Review: Scottish artist Aether emerges from the ether with some of his most spell-binding material to date. Twinkling, evocative and hazy, there's a dreamlike theme as the narrative runs throughout and we're taken down lullaby lane with woozy and wondrous results. From the startling sunrise soul of the first encounter to the poignant, lingering final goodbye, Aether's sonic imagery and consistency makes this more of a mini album than an EP. Utterly beautiful.
Review: New Zealand dubsmith Akcept hops over the Pacific with a plate of two halves; "Teachings" takes us back to the foundations for root cause analysis. Unfathomably deep, warm and tailored for fine tuned systems, it's a quintessential lesson in dub science. Meanwhile on the B "Going Round In Circles" flips the coin for something just as dubby but a lot more dancefloor. As teased by many of his mixes, Akcept's penchant for dub techno is just as strong as his love for roots... Something that's more than clear when you hear this record.
Review: Three releases deep, each one an absolute peach: Youngsta's Sentry label has been total fire so far. Kicking off with dBridge, then Nomine, now the label take us to New Zealand for its third outing as Akcept takes the controls and proceeds to drive on both sides of the road; "Dreader Than Dread" is an epic bounce back 10 years with its brazenly funk horns and rolling chubby bass groove while "Howl" is a lot more spaced out, starker, late night jam with a fatty sub line that should come with a health warning. Stay alert.
Review: Where to place Weevil Neighbourhood? Is this dub techno? Perhaps. Dubstep? Maybe. Drum and bass? Sometimes. Experimental? Yes: in the truest sense of the word. It draws from all these aforementioned styles and more, resulting in the formation of a reclusive German label breaking the framework of many electronic music genres wide open. The title-track from Anthone's second EP for the label is where the dub techno suggestion comes from thanks to its caustic chord sequences, only there's flashes of dubstep beat designs and loose drum and bass textures similar to what can be heard on Felix K's Flowers Of Destruction. On the flip, "Lungs" is instrumental and live feeling. In parts it sounds like a band playing, while in others you can here the work of samplers looping, and when combined, it offers an industrial soundscape that's like merging some of the darker rock and metal stylings from Sex Tags No Amfibia with Regis' Sandra Electronics project, only reduced to the point of almost being ambient.
Review: Hessle Audio's emergence from hibernation in 2012 really has seen the label release some of the most extraordinary music of its life, and this EP from Bandshell might top the lot. Tapping into the grainy, murky sound world of the like of STL, Shed and Actress, this record explores strange rhythms constantly on the verge of breaking out into a frenzy. The title track is comprised of little more than rattling percussion and dense, fizzy bass, while "Rise 'Em" places a jungle breakbeat atop a mucky hum. On the flip, "Metzger" takes the vibe of classic dubstep and fills it with subtle melodies and clipped snares, but "Dog Sweater" is the real killer - a homage to soundsystem culture whose threadbare rhythms are the only thing to stop you being dragged into the track's viscous centre. Make no mistake, this is a serious new talent.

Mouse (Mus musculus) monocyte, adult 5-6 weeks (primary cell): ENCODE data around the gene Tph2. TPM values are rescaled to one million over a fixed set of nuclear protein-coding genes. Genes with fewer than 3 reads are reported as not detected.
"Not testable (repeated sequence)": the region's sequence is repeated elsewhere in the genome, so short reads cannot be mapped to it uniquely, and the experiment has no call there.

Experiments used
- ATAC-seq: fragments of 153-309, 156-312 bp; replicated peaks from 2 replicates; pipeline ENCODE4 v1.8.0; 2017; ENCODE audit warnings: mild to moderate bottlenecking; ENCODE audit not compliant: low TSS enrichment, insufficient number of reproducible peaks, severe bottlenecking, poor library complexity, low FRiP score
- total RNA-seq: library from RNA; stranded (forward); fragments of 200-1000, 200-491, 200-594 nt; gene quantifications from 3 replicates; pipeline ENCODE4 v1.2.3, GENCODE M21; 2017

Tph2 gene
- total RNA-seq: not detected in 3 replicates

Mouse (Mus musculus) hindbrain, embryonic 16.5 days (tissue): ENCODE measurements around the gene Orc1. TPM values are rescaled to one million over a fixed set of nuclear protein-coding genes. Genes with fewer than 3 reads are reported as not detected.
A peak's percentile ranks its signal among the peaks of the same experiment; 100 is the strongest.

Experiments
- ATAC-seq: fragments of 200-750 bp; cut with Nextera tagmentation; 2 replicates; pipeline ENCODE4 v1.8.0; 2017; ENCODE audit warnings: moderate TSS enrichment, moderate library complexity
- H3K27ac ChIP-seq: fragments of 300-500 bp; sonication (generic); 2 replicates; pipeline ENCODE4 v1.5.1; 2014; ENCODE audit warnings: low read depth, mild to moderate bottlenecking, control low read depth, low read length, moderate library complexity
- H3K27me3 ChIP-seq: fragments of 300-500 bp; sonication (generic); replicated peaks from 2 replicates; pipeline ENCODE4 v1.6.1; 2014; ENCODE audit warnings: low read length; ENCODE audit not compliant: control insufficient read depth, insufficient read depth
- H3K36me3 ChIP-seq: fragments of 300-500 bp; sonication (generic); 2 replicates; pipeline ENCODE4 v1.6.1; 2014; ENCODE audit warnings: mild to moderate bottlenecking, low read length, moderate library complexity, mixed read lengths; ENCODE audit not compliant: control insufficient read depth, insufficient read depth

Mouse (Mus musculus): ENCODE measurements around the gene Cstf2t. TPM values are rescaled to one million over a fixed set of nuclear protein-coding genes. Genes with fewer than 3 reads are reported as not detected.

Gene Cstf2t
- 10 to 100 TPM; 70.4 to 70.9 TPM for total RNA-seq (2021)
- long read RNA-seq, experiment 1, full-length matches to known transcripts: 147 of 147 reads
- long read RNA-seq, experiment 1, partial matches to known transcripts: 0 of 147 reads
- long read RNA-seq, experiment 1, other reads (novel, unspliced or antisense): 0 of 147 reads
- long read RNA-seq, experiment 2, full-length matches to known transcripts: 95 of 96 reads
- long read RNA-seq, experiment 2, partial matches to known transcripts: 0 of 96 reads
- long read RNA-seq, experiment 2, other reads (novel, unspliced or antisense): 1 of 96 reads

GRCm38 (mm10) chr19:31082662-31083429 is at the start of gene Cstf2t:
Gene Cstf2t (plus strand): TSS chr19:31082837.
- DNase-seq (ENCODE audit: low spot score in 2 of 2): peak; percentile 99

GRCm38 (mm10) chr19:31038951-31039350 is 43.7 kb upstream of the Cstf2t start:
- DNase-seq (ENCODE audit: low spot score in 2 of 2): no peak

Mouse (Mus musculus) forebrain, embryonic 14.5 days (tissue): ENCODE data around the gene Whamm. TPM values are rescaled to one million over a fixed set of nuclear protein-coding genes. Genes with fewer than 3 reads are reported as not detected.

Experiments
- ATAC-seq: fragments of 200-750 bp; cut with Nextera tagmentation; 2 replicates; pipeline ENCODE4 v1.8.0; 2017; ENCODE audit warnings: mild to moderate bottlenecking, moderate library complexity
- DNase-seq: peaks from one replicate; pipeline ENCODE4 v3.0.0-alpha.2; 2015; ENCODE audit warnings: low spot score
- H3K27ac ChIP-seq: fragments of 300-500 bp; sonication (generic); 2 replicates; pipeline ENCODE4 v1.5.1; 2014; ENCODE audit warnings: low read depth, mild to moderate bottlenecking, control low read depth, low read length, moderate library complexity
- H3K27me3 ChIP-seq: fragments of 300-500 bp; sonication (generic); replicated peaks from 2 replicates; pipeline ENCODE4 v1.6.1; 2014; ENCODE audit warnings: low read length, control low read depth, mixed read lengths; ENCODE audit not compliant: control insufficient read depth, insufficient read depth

Review: It was only a matter of time before Boofy landed on Pinch's Tectonic. Both Bristol. Both magnetised to the fringes. Both responsible for untold low end hurters like these... "Back In The Box" is a heavy pressure cut with pneumatic kicks and ominous stretched brass textures while "Herbie" is a highly strung piece that's stripped back to just drums, subs and an eerie faltering lead and builds and twists when you least expect it. Flip for the churchy chords and rattled percussion of "In My Head" before "Perfunktion" closes with jazzier chords and a stone cold steppy kick arrangement. Classic Boofs.
Review: It's time to step into the Bristol shadows with Sector 7 once again as label co-runner Boofy invites Young Echo to the fray for two instrumental grime / dub hybrids. "Roll The Dice" pelvises with its dense subs and shimmering atmospheric textures while shattering trap snare roll and a mystic melody and skippy drum arrangement flicker in and out of the foreground. "Cane Sword" is a little more on the pure grime tip with some superb drum momentum, breathless atmospheres and cool samples that skid to a halt when you least expect them. Roll again...
Review: Bristol-based badman Borai has been quietly issuing some of the city's most immense club wreckers for many years now, sometimes in partnership with October, and sometimes flying solo (as on the crucial Anybody From London for Hotline Recordings). Here he's inaugurating Higher Level with some absolute dance slayers, kicking off with the mammoth pitched-down drum funk and gut-wrenching bass of "Razor" before switching stance for the dreamier but no less rowdy "Predators." Both cuts are a masterclass in classic breakbeat science, delivering the foundational UK sound with panache that sets these weapons far apart from the rest of the pack.
Review: Dropping a searing double pack of 10" badness ahead of the forthcoming Angels & Devils album, The Bug is back in business with some apocalyptic gutter bass of the highest order. "Freakshow" matches the leering delivery of Danny Brown with the sinister croon of King Midas Sound's Kiki Hitomi over a horn-laden trap swagger to devastating effect. "Louder" pits Flowdan in the depths of a nauseating half-step march, while "Dirty" takes the London MC into a barrage of equally nerve-jangling drum rattles and alarm-clanging stabs. Long-time Bug collaborator Daddy Freddy rolls up his sleeves for "Kill Them", anchoring the dread stomp with a fearsome growl as anthemic as it is nihilistic.